4. Plan Capacity: Do you have a plan to evolve your capacity planning beyond rough-cut capacity?
    Hopefully you are already doing rough-cut capacity planning. That effort gets you in the ballpark for manufacturing and materials capacity. Developing a more robust capacity plan will provide you with greater visibility and control over the flow of your supply, the lead times within materials and finished goods manufacturing, and procurement decisions. At a minimum your capacity plan should be at month level granularity and include key capacity types as well as any known bottlenecks in the manufacturing process. This level of capacity planning should cover a six- to nine-month rolling horizon leading up to the procurement lead time.

In the absence of a month level capacity utilization plan, you run the risk of seeing your lead times increase. You are also at risk of having too much or not enough capacity at critical moments in your supply cycle. By developing more detailed capacity utilization plans you can right size your available manufacturing resources and take ownership of production smoothing versus supply needs. Making advanced purchases (prebuilding) on a product with strong year-round demand to keep open capacity closer to the selling season for seasonal products provides better marketplace responsiveness. The capacity utilization plan also enables you to make informed decisions for when and at what quantities to activate your dual sourced product strategy.

  1. Capacity and Material Commits: Do you keep the focus on your most important products in evolving your sourcing strategy and procurement practices?
    Retailers need to begin making capacity commitments with the express objective to reduce purchase order lead times. The longer the lead times the less resilience. When you commit to a specific volume of raw materials instead of cutting a purchased order for a specific product, you maintain flexibility in where those materials go and how they are utilized. If the factory in China is dealing with a production backlog due to government enforced rolling power outages, you can shift those materials to the factory in Vietnam that is ahead of schedule or sitting at only 80 percent utilization. Capacity and resource commitments also give forward visibility and an increased confidence level on the resources available. This allows proactive decision making to minimize risk and enables quick decision making for greater resilience when disruptions occur within your supply chain.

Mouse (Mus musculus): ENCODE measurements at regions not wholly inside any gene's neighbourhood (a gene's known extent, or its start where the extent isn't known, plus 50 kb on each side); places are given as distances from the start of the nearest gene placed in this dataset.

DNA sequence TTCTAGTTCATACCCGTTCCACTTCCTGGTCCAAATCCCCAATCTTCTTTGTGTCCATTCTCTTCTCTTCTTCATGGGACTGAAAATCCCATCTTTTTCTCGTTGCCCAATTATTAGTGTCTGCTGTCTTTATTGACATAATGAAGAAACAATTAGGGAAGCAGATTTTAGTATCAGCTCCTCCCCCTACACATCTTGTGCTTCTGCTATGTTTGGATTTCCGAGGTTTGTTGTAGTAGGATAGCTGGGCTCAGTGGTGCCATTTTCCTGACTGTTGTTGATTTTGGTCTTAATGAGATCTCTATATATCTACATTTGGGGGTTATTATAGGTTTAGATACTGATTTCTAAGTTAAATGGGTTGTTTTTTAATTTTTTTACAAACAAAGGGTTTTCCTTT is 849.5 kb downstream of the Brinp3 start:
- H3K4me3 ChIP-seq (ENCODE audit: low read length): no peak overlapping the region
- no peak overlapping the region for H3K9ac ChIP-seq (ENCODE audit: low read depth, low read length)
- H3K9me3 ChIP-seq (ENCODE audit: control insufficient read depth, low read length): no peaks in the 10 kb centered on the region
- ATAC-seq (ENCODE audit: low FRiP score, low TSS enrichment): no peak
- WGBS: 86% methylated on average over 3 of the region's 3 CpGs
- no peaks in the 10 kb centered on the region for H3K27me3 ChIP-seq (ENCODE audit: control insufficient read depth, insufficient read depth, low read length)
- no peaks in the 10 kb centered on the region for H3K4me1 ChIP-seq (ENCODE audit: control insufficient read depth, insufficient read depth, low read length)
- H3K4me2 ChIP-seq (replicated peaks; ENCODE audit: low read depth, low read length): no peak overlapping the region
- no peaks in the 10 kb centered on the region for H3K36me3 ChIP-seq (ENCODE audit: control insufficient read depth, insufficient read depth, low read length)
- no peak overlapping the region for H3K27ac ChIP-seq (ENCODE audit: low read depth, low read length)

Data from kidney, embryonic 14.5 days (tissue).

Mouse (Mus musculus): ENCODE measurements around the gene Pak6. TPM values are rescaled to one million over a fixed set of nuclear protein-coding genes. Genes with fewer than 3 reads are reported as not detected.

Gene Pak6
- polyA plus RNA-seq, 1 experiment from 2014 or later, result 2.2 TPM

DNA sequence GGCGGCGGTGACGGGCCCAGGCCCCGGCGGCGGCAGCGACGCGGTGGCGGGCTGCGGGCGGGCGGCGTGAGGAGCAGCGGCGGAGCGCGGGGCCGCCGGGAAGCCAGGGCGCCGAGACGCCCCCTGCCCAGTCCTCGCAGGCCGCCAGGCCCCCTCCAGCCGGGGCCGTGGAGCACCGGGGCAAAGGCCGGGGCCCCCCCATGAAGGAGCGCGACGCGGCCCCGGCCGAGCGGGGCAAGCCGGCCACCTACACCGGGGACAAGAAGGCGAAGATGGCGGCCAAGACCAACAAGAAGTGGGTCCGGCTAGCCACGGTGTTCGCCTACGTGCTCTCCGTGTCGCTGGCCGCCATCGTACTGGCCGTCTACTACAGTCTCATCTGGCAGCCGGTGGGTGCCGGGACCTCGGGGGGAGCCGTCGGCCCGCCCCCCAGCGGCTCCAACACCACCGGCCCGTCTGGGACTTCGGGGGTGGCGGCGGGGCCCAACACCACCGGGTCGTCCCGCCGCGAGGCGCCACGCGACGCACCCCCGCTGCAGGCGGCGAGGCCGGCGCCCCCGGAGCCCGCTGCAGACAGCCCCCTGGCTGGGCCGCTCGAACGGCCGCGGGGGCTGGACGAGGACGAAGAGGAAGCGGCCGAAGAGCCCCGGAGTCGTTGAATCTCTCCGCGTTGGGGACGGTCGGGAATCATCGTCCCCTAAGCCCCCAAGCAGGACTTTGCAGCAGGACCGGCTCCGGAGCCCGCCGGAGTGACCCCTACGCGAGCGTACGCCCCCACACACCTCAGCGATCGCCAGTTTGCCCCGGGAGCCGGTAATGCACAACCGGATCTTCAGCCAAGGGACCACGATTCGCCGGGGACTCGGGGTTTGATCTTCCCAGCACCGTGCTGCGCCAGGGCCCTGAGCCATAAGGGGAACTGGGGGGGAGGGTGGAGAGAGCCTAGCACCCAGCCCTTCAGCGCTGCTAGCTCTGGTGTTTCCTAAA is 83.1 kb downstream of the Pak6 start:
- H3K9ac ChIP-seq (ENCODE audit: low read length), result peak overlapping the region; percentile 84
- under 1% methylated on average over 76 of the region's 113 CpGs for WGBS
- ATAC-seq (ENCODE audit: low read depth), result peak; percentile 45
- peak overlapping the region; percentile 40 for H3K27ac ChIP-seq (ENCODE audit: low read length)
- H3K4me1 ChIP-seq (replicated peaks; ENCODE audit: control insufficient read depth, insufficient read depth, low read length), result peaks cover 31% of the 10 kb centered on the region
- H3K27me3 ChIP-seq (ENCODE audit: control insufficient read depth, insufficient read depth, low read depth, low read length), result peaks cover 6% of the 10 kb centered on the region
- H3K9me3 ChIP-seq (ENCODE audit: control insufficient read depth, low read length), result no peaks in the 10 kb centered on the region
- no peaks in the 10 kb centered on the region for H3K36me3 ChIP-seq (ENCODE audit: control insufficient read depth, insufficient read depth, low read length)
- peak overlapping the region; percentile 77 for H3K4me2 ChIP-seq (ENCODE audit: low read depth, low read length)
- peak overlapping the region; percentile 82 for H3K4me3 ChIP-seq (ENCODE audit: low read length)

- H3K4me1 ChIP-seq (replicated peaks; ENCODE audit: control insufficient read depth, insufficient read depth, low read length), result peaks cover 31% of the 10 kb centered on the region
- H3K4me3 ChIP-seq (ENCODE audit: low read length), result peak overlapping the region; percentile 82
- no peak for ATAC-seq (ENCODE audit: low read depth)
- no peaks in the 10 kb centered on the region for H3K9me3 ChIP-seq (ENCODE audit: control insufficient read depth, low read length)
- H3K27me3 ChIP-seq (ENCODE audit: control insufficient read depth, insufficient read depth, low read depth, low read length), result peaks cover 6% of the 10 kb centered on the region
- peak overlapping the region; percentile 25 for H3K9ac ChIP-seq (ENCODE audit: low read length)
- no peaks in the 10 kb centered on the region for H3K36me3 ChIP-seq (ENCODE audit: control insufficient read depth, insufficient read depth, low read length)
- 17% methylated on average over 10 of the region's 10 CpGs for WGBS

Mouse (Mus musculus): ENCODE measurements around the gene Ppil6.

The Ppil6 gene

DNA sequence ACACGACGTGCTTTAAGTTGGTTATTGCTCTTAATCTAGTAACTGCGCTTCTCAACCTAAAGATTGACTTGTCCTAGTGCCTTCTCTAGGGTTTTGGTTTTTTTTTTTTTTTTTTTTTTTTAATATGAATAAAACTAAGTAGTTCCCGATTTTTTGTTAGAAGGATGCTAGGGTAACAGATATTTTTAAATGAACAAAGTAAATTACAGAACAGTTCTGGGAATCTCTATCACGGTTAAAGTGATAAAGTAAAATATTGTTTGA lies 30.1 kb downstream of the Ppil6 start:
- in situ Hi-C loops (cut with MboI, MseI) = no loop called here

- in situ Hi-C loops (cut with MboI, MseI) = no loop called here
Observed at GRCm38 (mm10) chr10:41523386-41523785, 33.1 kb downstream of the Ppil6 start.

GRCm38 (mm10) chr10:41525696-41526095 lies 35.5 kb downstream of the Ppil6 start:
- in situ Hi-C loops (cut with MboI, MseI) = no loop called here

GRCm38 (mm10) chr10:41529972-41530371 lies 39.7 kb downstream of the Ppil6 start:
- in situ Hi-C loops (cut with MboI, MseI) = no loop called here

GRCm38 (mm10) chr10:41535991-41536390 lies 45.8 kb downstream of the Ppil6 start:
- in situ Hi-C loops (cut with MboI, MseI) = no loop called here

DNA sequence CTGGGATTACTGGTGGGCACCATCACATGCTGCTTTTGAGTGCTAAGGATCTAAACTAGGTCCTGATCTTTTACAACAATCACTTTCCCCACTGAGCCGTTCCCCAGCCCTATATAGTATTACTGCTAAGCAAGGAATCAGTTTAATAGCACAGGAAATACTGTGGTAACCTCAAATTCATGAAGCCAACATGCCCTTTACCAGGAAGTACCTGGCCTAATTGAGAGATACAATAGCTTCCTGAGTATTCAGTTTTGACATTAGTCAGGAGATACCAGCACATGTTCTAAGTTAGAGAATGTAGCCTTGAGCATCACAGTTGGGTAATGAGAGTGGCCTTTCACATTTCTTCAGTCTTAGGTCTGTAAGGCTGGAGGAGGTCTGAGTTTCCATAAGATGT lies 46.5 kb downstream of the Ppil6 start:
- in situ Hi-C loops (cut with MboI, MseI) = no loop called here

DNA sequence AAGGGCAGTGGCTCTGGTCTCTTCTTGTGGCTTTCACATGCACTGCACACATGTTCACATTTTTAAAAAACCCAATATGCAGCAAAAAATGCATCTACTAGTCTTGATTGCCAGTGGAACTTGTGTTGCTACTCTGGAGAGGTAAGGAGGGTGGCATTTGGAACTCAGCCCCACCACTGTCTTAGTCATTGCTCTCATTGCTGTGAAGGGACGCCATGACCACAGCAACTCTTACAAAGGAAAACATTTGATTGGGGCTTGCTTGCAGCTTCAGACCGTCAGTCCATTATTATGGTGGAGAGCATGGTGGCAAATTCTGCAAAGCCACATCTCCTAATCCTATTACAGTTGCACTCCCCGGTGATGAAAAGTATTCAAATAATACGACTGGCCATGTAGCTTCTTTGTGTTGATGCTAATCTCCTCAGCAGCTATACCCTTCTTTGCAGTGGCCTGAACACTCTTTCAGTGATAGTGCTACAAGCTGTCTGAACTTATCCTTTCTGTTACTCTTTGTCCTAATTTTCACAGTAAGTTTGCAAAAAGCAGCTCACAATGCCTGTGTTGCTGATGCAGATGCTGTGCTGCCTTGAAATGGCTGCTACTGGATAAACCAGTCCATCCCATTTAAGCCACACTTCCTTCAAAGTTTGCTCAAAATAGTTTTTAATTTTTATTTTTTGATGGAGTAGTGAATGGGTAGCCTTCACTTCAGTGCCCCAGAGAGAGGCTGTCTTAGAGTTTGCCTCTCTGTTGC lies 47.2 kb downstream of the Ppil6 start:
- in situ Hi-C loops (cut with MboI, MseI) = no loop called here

Start Now!

Wherever your organization is on your supply chain journey, it’s important to continue to evolve. Like any other strategic initiative within an organization, there is really no start or finish. As you move into and through 2022, ask yourself the above questions and engage your teams in honest conversations about how to manage the issues.

Sourcing strategy and procurement practices cannot give you immunity to supply chain volatility. Implementing a sourcing strategy that leverages partnerships and diversity and developing capacity planning and commitment capabilities for finished goods and materials can greatly increase the resilience of your supply chain.

Note: Columbus Consulting is a Robin Report Collaborative Partner